South Carolina has introduced its own Arizona-inspired legislation that would allow police to check the status of anyone they “think” might be in the country illegally. The state has had a ban on attending college for a few years, as well as a 2008 law that phased in use of the E-Verify program over the course of a few years.
South Carolina is bordered to the north and south by states who have also taken up legislation that harasses undocumented students: the Georgia Board of Regents recently banned undocumented immigrants from attending its most selective universities after Jessica Colotl, an undocumented student at Kennesaw State University, was placed in deportation proceedings. She was allowed to finish her degree. North Carolina has a bill in its General Assembly (numbered H.B. 11) that would prohibit students without visas from attending public universities or community colleges.
Toward the broader immigrant community, Georgia is planning an audit of state employers and contractors that are required to use the E-Verify program. According to a 2009 report commissioned by the United States Customs and Immigration Service, E-Verify had an inaccuracy rate of 54 percent. According to the Atlanta Journal-Constitution, federal officials claim to have made improvements in the accuracy of the program. A majority of North Carolina counties participate in the 287(g) program, which deputizes local law enforcement to act as immigration officials. North Carolina and Texas were also the states in which the Secure Communities program began, which like 287(g), allows local law enforcement to partner with Immigration and Customs Enforcement. According to the National Immigration Law Center, the program has yielded “more questions than answers” because of its indifference as to the guilt or innocence of anyone detained under the program or to whether or not racial profiling played a part in the arrest.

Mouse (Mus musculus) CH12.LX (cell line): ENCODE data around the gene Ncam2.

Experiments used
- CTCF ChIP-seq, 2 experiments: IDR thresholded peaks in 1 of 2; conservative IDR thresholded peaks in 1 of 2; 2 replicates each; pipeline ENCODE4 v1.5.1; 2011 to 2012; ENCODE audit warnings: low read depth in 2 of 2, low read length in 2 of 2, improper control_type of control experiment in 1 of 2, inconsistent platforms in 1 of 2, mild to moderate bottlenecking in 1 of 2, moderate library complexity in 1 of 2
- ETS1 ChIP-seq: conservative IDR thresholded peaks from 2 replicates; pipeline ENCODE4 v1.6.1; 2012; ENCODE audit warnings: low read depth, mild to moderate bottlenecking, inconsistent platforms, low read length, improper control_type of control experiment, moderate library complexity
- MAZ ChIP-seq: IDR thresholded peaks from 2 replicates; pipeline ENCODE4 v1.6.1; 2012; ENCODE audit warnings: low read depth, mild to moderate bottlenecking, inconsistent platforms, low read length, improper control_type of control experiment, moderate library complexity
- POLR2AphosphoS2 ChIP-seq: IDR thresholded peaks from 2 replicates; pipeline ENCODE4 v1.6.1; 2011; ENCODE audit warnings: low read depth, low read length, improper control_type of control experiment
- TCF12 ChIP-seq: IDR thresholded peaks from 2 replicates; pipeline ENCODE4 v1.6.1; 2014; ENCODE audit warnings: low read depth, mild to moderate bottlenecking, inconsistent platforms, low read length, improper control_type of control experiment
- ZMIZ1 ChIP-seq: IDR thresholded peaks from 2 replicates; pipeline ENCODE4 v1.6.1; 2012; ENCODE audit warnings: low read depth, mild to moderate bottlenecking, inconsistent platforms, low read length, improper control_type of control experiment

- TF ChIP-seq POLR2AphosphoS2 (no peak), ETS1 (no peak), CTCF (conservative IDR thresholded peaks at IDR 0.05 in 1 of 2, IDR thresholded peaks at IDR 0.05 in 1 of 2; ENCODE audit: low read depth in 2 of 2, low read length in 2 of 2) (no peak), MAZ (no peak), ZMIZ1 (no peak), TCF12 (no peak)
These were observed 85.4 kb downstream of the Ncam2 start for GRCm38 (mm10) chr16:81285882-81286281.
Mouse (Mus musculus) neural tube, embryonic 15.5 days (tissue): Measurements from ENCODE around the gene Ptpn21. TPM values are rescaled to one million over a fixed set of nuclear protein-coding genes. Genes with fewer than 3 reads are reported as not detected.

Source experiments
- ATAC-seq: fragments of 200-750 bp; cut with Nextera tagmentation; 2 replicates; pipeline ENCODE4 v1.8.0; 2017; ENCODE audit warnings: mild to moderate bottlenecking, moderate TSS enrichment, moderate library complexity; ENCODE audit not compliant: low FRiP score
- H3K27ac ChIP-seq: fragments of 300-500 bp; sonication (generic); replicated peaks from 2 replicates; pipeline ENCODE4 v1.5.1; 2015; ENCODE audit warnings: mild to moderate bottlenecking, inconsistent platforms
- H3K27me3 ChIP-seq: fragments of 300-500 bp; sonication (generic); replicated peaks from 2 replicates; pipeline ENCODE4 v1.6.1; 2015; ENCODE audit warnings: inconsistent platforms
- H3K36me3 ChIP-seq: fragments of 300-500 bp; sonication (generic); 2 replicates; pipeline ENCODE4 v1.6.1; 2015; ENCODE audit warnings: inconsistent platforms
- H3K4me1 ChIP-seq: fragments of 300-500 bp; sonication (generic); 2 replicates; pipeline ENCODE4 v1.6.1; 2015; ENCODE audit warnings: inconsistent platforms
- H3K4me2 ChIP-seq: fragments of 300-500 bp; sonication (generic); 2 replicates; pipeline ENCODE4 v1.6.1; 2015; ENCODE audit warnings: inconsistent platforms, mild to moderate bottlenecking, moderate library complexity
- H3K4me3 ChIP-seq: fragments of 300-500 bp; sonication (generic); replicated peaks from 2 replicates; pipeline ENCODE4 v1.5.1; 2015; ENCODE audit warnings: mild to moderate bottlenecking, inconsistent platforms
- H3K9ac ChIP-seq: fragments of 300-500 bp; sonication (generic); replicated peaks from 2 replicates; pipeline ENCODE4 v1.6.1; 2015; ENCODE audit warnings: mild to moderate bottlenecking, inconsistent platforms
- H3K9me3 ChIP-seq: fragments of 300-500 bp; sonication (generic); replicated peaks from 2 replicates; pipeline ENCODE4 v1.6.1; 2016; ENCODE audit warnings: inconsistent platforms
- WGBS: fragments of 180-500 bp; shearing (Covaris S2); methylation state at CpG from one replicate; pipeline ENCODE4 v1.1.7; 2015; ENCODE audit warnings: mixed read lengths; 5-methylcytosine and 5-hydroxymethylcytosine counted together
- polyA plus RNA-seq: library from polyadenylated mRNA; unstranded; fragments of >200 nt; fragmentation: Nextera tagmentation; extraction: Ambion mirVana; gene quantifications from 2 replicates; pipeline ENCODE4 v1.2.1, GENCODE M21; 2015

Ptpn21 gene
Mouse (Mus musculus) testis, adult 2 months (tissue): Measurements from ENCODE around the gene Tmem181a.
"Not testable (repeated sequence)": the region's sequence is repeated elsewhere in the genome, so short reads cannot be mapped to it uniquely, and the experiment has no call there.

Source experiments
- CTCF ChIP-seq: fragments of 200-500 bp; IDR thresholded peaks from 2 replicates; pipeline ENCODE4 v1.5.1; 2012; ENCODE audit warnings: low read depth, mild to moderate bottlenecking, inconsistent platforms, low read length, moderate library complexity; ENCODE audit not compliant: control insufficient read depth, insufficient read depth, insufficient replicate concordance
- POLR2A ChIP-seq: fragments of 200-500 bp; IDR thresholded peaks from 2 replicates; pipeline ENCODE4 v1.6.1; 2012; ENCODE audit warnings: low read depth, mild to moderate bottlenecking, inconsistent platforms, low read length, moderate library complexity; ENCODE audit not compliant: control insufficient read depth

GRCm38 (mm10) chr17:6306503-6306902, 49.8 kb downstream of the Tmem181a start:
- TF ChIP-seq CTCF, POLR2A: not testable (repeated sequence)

South Carolina currently does not have a high participation rate in the 287(g) program. As of December 2010, four SC counties participate (Beaufort, Lexington, York, and Charleston) in the program. However, the law introduced would extend many of the powers given to local officers under 287(g) to officers across the state.
Tom Fox, speaking for Horry County jails, claims that law-abiding undocumented immigrants wouldn’t be affected by the program. Speaking to WISTV, Fox said that: “A person that is behaving as a normal citizen more than likely would not be under an investigative umbrella. It could mean that they do at some point in time knock on her door but they don’t go around and just blanket an area. There has to be something of a nature that will cause them to investigate it.”
According to a report released by the Migration Policy Institute, about half of the immigrants detained under 287(g) were detained for minor offenses or nothing other than their immigration status. ICE and supporters of the program assert that it focuses on violent criminals and gangs, but the report indicates that the assertion is false. The report found that it was most common in the Southeast for 287(g) counties to turn over every single undocumented immigrant taken into custody over to ICE.
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